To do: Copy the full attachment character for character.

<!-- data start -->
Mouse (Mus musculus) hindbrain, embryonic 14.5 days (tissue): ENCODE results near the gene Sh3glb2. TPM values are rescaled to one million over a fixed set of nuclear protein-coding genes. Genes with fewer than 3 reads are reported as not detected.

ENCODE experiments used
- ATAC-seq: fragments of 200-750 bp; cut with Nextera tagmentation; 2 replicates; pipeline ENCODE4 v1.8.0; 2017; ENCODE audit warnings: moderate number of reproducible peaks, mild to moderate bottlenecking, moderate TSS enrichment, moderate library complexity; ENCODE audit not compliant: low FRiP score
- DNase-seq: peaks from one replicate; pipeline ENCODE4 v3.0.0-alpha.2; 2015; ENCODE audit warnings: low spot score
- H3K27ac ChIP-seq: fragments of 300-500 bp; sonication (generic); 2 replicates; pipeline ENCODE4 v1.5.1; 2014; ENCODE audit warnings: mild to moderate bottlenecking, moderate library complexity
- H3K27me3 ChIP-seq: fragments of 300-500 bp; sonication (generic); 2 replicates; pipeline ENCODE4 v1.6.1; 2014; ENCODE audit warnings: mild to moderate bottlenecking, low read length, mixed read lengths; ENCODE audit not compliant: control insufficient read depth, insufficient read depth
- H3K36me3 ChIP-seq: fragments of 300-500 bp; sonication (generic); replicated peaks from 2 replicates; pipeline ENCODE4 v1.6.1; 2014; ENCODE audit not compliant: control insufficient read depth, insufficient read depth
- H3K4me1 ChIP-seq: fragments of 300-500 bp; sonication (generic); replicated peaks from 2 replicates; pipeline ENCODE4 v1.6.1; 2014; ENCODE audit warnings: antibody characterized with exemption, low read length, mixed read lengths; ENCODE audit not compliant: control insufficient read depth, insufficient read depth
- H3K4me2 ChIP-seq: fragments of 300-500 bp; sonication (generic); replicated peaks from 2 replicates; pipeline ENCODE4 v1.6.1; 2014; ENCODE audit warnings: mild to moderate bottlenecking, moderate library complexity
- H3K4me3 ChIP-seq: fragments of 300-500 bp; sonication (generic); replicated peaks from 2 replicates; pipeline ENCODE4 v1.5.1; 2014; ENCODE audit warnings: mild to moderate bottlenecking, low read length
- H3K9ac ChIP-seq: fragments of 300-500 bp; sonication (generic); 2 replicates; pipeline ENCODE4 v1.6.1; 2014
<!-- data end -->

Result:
Mouse (Mus musculus) hindbrain, embryonic 14.5 days (tissue): ENCODE results near the gene Sh3glb2. TPM values are rescaled to one million over a fixed set of nuclear protein-coding genes. Genes with fewer than 3 reads are reported as not detected.

ENCODE experiments used
- ATAC-seq: fragments of 200-750 bp; cut with Nextera tagmentation; 2 replicates; pipeline ENCODE4 v1.8.0; 2017; ENCODE audit warnings: moderate number of reproducible peaks, mild to moderate bottlenecking, moderate TSS enrichment, moderate library complexity; ENCODE audit not compliant: low FRiP score
- DNase-seq: peaks from one replicate; pipeline ENCODE4 v3.0.0-alpha.2; 2015; ENCODE audit warnings: low spot score
- H3K27ac ChIP-seq: fragments of 300-500 bp; sonication (generic); 2 replicates; pipeline ENCODE4 v1.5.1; 2014; ENCODE audit warnings: mild to moderate bottlenecking, moderate library complexity
- H3K27me3 ChIP-seq: fragments of 300-500 bp; sonication (generic); 2 replicates; pipeline ENCODE4 v1.6.1; 2014; ENCODE audit warnings: mild to moderate bottlenecking, low read length, mixed read lengths; ENCODE audit not compliant: control insufficient read depth, insufficient read depth
- H3K36me3 ChIP-seq: fragments of 300-500 bp; sonication (generic); replicated peaks from 2 replicates; pipeline ENCODE4 v1.6.1; 2014; ENCODE audit not compliant: control insufficient read depth, insufficient read depth
- H3K4me1 ChIP-seq: fragments of 300-500 bp; sonication (generic); replicated peaks from 2 replicates; pipeline ENCODE4 v1.6.1; 2014; ENCODE audit warnings: antibody characterized with exemption, low read length, mixed read lengths; ENCODE audit not compliant: control insufficient read depth, insufficient read depth
- H3K4me2 ChIP-seq: fragments of 300-500 bp; sonication (generic); replicated peaks from 2 replicates; pipeline ENCODE4 v1.6.1; 2014; ENCODE audit warnings: mild to moderate bottlenecking, moderate library complexity
- H3K4me3 ChIP-seq: fragments of 300-500 bp; sonication (generic); replicated peaks from 2 replicates; pipeline ENCODE4 v1.5.1; 2014; ENCODE audit warnings: mild to moderate bottlenecking, low read length
- H3K9ac ChIP-seq: fragments of 300-500 bp; sonication (generic); 2 replicates; pipeline ENCODE4 v1.6.1; 2014